Research and studies

The Commission has been supporting research and studies in order to better understand the process of radicalisation, key influencing factors, ideologies and recruitment mechanisms. It has also established a European Network of Experts on Radicalisation (ENER) to provide a platform for discussing the phenomenon of radicalisation and to assist EU and national level policy-makers in gathering expertise and identifying and exchanging good practices in the field of prevention.

The Commission has also supported research in methods used for countering the dissemination of terrorist propaganda, especially on the Internet. This has been supplemented by the promotion of a public-private partnership and dialogue between law enforcement authorities and Internet service providers, in order to reduce terrorism-related and other illegal content on the Internet. In addition, the Commission has been active in enhancing law enforcement authorities' technical resources and know-how regarding the tools and methodologies for detecting illegal content online.

Under its Prevention of and Fight against Crime Programme – ISEC, the Commission has provided support to governmental and non-governmental actors in developing EU-wide cooperation and actions to address the challenge of and to strengthen individual and community resilience against radicalisation.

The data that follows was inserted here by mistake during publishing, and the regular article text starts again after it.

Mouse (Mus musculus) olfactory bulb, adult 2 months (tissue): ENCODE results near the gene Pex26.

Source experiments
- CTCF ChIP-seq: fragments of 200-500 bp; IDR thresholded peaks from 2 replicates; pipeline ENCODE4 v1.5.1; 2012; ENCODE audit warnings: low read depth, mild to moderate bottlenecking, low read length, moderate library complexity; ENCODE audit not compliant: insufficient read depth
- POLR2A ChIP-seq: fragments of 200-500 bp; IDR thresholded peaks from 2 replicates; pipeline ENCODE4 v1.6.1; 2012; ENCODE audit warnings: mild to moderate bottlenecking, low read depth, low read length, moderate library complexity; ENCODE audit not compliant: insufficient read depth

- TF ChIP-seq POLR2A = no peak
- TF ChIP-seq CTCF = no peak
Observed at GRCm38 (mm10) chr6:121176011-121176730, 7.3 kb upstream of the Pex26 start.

Additional tools




Glossary

Radicalisation Awareness Network (RAN)

RAN is an umbrella network established to connect communities and local actors involved in countering…

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Vulnerable person

Minors, unaccompanied minors, disabled people, elderly people, pregnant women, single parents with minor ...

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Terrorist radicalisation

The phenomenon of people embracing opinions, views and ideas that could lead to acts of terrorism ...

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Terrorist propaganda

Propagation of a particular extremist worldview that brings individuals to consider and justify violence.

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Terrorism

In the absence of a generally accepted definition under international law, “terrorism” can be defined as ...

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Specific Programme "Prevention of and Fight against Crime" (ISEC)

This programme contributes to citizens' security by preventing and combating crime, in particular terrorism...

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Radicalisation

Individuals or groups becoming intolerant with regard to basic democratic values like equality and diversity, ...

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Internal Security Strategy

Lays out a European security model that integrates, among others, action on law enforcement and judicial ...

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Acts of terrorism

Intentional acts that, given their nature or context, may seriously damage a country or an international organisation ...